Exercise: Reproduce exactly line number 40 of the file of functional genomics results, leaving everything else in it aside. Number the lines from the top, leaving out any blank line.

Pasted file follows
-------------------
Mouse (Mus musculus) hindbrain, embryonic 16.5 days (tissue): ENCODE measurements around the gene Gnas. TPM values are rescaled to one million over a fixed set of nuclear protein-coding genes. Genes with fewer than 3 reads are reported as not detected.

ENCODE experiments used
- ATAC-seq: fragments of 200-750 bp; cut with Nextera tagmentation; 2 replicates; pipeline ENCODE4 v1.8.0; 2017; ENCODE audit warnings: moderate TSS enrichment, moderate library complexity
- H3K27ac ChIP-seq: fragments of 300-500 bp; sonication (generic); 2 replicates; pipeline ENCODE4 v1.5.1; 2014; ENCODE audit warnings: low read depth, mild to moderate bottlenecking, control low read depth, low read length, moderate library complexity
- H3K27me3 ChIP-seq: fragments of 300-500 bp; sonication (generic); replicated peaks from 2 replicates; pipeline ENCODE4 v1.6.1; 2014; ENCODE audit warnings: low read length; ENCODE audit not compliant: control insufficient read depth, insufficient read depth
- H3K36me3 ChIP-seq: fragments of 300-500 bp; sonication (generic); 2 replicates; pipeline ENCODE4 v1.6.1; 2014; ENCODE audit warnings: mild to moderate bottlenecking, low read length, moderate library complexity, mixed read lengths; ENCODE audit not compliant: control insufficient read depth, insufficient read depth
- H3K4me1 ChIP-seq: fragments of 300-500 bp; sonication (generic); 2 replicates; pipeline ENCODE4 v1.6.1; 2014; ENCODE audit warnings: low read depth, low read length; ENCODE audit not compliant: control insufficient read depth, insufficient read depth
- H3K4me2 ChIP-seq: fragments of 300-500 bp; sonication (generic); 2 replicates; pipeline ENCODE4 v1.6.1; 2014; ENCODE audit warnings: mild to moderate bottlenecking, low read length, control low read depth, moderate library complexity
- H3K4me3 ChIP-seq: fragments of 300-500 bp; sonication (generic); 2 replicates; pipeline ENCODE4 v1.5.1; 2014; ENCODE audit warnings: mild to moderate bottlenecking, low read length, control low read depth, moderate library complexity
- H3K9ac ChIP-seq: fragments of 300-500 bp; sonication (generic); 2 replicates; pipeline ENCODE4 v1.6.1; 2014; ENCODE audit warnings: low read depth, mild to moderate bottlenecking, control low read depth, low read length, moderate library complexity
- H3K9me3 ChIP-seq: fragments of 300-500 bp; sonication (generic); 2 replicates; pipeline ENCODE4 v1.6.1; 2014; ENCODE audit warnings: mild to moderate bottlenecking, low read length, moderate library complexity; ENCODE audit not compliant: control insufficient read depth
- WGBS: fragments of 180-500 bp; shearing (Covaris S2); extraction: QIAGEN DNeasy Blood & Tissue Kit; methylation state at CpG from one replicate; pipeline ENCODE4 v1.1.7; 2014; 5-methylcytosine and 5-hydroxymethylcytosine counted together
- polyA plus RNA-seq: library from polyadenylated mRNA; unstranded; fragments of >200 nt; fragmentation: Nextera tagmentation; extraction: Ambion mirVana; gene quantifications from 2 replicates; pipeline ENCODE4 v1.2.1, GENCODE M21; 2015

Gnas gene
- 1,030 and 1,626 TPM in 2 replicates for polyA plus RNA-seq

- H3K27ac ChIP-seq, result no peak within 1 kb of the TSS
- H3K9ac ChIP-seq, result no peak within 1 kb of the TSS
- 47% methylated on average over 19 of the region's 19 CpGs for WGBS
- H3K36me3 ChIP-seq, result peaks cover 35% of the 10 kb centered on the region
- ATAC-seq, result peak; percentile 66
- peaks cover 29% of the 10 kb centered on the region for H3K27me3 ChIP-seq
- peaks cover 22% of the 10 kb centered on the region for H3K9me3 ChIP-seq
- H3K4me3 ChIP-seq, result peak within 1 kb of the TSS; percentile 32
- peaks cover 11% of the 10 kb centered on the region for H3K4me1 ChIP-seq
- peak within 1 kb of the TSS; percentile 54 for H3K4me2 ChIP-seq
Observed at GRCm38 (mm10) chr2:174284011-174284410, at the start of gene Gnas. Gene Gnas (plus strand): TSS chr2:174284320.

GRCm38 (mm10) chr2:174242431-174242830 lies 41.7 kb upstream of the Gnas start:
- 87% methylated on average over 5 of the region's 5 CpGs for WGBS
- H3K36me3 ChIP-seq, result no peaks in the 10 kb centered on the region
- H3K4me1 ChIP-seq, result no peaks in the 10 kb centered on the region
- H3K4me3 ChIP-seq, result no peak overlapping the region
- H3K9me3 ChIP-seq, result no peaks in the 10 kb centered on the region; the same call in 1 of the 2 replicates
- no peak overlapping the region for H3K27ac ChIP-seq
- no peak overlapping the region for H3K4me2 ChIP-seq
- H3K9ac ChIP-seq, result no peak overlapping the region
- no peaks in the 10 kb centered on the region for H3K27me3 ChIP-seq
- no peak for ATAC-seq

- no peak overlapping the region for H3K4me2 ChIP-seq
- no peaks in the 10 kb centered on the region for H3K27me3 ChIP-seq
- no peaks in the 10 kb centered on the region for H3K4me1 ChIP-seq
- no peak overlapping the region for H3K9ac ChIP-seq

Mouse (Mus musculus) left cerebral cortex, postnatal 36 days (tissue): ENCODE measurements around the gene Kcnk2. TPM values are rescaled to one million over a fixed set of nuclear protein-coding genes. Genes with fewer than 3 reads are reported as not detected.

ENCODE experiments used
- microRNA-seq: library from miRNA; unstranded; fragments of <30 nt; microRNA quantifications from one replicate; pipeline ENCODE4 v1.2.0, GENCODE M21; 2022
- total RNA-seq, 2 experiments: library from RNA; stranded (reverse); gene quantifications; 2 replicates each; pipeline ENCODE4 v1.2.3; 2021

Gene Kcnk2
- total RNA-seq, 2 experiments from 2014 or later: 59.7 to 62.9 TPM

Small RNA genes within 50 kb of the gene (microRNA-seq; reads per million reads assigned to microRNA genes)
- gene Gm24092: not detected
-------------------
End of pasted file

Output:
- no peaks in the 10 kb centered on the region for H3K4me1 ChIP-seq